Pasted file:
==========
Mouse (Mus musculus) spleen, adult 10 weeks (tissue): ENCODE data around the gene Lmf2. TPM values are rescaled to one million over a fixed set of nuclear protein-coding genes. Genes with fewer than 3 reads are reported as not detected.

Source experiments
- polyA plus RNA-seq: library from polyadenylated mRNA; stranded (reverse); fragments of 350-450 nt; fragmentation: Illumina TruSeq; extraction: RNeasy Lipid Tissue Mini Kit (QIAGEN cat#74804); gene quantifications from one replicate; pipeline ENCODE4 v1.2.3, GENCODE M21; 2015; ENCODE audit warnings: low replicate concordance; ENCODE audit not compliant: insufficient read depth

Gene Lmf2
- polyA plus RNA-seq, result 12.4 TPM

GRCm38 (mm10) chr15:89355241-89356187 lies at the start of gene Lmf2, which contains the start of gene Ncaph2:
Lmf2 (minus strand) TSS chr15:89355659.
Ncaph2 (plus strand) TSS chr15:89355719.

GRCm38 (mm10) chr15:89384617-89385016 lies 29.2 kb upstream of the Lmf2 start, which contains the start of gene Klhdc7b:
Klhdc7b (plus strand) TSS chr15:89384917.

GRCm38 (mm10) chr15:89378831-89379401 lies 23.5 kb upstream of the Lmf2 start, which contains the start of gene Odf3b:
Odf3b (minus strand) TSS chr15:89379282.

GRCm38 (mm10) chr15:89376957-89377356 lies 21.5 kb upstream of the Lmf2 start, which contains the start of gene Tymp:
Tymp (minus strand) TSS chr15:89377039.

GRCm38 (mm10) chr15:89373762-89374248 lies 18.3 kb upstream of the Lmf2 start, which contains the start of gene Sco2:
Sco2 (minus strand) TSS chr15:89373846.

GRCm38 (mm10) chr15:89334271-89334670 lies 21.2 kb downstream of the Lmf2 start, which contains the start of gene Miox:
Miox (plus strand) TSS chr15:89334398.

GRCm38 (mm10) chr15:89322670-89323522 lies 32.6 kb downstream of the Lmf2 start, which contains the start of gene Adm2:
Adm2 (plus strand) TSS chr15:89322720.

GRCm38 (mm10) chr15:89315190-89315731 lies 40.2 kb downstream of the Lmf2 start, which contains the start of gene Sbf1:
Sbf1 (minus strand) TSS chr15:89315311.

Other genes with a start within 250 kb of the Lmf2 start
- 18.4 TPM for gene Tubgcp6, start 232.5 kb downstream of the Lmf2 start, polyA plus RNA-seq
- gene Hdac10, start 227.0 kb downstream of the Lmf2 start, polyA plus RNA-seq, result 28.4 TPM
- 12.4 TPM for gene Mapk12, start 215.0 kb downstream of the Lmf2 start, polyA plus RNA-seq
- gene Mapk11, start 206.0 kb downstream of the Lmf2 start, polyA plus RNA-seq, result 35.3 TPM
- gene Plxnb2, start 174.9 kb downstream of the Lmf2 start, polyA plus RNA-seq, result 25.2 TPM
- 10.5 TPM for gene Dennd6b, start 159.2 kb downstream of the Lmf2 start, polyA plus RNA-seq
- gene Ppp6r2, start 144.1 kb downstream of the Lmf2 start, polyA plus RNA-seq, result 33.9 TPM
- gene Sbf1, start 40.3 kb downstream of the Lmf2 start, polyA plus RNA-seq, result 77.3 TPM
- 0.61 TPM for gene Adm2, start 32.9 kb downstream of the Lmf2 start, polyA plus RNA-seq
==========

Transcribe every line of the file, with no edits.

Mouse (Mus musculus) spleen, adult 10 weeks (tissue): ENCODE data around the gene Lmf2. TPM values are rescaled to one million over a fixed set of nuclear protein-coding genes. Genes with fewer than 3 reads are reported as not detected.

Source experiments
- polyA plus RNA-seq: library from polyadenylated mRNA; stranded (reverse); fragments of 350-450 nt; fragmentation: Illumina TruSeq; extraction: RNeasy Lipid Tissue Mini Kit (QIAGEN cat#74804); gene quantifications from one replicate; pipeline ENCODE4 v1.2.3, GENCODE M21; 2015; ENCODE audit warnings: low replicate concordance; ENCODE audit not compliant: insufficient read depth

Gene Lmf2
- polyA plus RNA-seq, result 12.4 TPM

GRCm38 (mm10) chr15:89355241-89356187 lies at the start of gene Lmf2, which contains the start of gene Ncaph2:
Lmf2 (minus strand) TSS chr15:89355659.
Ncaph2 (plus strand) TSS chr15:89355719.

GRCm38 (mm10) chr15:89384617-89385016 lies 29.2 kb upstream of the Lmf2 start, which contains the start of gene Klhdc7b:
Klhdc7b (plus strand) TSS chr15:89384917.

GRCm38 (mm10) chr15:89378831-89379401 lies 23.5 kb upstream of the Lmf2 start, which contains the start of gene Odf3b:
Odf3b (minus strand) TSS chr15:89379282.

GRCm38 (mm10) chr15:89376957-89377356 lies 21.5 kb upstream of the Lmf2 start, which contains the start of gene Tymp:
Tymp (minus strand) TSS chr15:89377039.

GRCm38 (mm10) chr15:89373762-89374248 lies 18.3 kb upstream of the Lmf2 start, which contains the start of gene Sco2:
Sco2 (minus strand) TSS chr15:89373846.

GRCm38 (mm10) chr15:89334271-89334670 lies 21.2 kb downstream of the Lmf2 start, which contains the start of gene Miox:
Miox (plus strand) TSS chr15:89334398.

GRCm38 (mm10) chr15:89322670-89323522 lies 32.6 kb downstream of the Lmf2 start, which contains the start of gene Adm2:
Adm2 (plus strand) TSS chr15:89322720.

GRCm38 (mm10) chr15:89315190-89315731 lies 40.2 kb downstream of the Lmf2 start, which contains the start of gene Sbf1:
Sbf1 (minus strand) TSS chr15:89315311.

Other genes with a start within 250 kb of the Lmf2 start
- 18.4 TPM for gene Tubgcp6, start 232.5 kb downstream of the Lmf2 start, polyA plus RNA-seq
- gene Hdac10, start 227.0 kb downstream of the Lmf2 start, polyA plus RNA-seq, result 28.4 TPM
- 12.4 TPM for gene Mapk12, start 215.0 kb downstream of the Lmf2 start, polyA plus RNA-seq
- gene Mapk11, start 206.0 kb downstream of the Lmf2 start, polyA plus RNA-seq, result 35.3 TPM
- gene Plxnb2, start 174.9 kb downstream of the Lmf2 start, polyA plus RNA-seq, result 25.2 TPM
- 10.5 TPM for gene Dennd6b, start 159.2 kb downstream of the Lmf2 start, polyA plus RNA-seq
- gene Ppp6r2, start 144.1 kb downstream of the Lmf2 start, polyA plus RNA-seq, result 33.9 TPM
- gene Sbf1, start 40.3 kb downstream of the Lmf2 start, polyA plus RNA-seq, result 77.3 TPM
- 0.61 TPM for gene Adm2, start 32.9 kb downstream of the Lmf2 start, polyA plus RNA-seq